CACINA

Carry the gospel with you

Posted in christian, Christianity, inspirational, religion, scripture by Mike on March 28, 2014

Jesus and scribesGospel reading of the day:

Mark 12:28-34

One of the scribes came to Jesus and asked him, “Which is the first of all the commandments?” Jesus replied, “The first is this: Hear, O Israel! The Lord our God is Lord alone! You shall love the Lord your God with all your heart, with all your soul, with all your mind, and with all your strength. The second is this: You shall love your neighbor as yourself. There is no other commandment greater than these.” The scribe said to him, “Well said, teacher. You are right in saying, He is One and there is no other than he. And to love him with all your heart, with all your understanding, with all your strength, and to love your neighbor as yourself is worth more than all burnt offerings and sacrifices.” And when Jesus saw that he answered with understanding, he said to him, “You are not far from the Kingdom of God.” And no one dared to ask him any more questions.

Reflection on the gospel reading: A passage that describes the commandments to love God and neighbor ends with the observation, “No one dared to ask him any more questions.” In Christian life, love is the last answer. We can strive to attend religious services, say our prayers, and do whatever else we believe our baptism requires of us, but in the end, what matters is love of God and love of neighbor. Without these, everything else we do is meaningless. Nothing else can be said: love is the last word.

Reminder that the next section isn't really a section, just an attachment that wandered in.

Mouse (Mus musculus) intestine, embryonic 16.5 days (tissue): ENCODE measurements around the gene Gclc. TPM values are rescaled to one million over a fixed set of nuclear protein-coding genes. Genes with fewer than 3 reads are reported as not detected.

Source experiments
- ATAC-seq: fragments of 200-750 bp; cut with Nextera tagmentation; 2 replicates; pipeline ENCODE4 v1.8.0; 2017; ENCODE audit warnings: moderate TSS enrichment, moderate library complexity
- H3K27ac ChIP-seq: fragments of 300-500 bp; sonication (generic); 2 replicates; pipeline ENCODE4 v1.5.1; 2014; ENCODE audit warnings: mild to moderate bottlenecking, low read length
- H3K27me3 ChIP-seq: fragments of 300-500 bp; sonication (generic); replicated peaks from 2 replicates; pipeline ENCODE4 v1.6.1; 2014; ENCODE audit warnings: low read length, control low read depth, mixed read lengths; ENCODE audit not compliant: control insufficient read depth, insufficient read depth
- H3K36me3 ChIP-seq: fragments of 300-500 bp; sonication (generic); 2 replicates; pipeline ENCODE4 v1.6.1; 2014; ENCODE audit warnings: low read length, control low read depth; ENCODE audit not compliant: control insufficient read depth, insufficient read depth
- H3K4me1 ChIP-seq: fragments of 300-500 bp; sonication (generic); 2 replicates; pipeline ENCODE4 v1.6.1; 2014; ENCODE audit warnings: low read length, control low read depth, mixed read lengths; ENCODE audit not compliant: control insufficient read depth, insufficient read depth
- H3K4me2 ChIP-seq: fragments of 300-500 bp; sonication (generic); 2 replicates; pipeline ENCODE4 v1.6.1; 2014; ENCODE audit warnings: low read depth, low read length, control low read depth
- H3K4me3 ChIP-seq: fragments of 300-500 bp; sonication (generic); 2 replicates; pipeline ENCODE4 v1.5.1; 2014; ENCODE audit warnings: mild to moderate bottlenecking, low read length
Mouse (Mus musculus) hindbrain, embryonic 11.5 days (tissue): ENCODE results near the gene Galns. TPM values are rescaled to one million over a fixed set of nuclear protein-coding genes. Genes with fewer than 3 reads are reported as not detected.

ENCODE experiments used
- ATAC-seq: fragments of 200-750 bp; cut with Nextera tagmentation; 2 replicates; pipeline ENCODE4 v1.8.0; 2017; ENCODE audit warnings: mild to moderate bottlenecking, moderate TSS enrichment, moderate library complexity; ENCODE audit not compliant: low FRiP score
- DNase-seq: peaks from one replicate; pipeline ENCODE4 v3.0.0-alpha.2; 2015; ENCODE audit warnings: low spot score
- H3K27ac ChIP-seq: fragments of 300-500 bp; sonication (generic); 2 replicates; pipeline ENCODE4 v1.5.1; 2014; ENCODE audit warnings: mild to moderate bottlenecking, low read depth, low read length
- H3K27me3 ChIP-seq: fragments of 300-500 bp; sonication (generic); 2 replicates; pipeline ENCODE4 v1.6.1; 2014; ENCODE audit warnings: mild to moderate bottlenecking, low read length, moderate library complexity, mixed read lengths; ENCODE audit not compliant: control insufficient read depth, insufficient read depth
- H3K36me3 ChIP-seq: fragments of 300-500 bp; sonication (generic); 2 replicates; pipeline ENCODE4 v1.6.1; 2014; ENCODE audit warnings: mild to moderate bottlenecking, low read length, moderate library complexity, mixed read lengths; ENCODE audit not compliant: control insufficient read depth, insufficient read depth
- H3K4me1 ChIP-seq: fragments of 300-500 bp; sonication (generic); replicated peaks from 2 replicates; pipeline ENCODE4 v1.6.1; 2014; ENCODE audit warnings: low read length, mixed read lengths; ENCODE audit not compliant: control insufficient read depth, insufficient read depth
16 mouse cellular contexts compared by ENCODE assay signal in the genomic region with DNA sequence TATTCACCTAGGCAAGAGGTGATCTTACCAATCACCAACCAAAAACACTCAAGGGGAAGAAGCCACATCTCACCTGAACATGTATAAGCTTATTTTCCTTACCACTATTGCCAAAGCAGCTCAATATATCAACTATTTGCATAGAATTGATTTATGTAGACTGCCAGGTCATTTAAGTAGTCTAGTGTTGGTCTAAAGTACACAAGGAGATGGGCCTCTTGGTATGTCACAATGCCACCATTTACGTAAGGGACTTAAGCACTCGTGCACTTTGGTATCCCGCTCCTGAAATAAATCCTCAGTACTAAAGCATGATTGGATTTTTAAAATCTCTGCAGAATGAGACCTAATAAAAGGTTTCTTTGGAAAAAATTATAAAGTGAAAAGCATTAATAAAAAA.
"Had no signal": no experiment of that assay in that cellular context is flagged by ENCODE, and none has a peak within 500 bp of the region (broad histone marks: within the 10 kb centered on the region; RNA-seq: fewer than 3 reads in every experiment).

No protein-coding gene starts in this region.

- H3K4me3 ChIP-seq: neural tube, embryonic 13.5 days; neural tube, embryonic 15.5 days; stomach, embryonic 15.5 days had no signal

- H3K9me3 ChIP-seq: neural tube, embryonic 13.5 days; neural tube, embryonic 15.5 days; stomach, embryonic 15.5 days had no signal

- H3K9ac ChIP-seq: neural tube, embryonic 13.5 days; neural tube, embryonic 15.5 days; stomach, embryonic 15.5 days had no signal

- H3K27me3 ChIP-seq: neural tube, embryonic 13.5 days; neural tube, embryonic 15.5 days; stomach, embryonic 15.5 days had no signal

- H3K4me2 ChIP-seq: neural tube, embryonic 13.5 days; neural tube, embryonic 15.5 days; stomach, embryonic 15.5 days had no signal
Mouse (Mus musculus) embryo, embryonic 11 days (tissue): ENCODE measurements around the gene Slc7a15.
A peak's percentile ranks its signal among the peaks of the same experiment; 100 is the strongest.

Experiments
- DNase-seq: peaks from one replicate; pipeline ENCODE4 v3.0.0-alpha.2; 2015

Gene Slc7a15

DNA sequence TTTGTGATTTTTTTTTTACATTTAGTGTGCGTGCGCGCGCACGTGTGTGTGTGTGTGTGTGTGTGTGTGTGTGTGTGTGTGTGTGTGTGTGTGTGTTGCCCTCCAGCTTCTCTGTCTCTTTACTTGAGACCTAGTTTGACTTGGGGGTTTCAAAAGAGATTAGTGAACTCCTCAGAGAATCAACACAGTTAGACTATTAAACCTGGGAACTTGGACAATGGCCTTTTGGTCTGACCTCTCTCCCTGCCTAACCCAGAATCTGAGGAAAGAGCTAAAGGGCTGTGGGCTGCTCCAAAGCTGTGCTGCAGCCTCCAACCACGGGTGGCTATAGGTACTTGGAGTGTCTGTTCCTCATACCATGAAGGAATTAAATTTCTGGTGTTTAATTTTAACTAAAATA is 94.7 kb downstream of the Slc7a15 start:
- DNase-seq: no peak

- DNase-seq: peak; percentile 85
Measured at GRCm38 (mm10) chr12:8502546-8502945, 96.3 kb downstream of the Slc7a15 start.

Saint of the day: Born in October 1839 in Valletta, Malta, Venerable Adelaide Cini was 18 years old when she went to knock at the door of the Convent of St. Catherine in Valletta. The nun who met her was impressed to see in front of her this thin weak daughter of a wealthy Adelaide Cinipasta factory owner seeking to become a postulant nun. The older woman became convinced of Adelaide’s spirituality, but because Adelaide was emotionally stressed following a marriage proposal that her parents objected to, the nun could only be sympathetic to Adelaide’s request. She advised her to return to her home and wait for God to show her the real nature of her vocation.

Adelaide may not have understood the message but she certainly remembered it some time later when by accident she came across a young Sicilian prostitute who was becoming known for her professional success among some affluent members of society. Adelaide’s efforts to befriend this woman were successful; Adelaide soon persuaded her to move in and live with her at her parent’s home. This unusual friendship proved providential. The Sicilian woman soon afterwards quit her line of work, a transformation that encouraged Adelaide to start on a new missionary movement among the numerous abandoned girls from the economically distressed classes of the Maltese society. With the financial help of John Aspen and his wife Angelica, she opened the first home for unmarried mothers. After the death of her father, Adelaide turned his pasta factory into a conservatory for the more needy girls. Adelaide died on March 28, 1885 and was declared venerable in 1910.

Spiritual reading: The litmus test of our love for God is our love of neighbor. (Brennan Manning)

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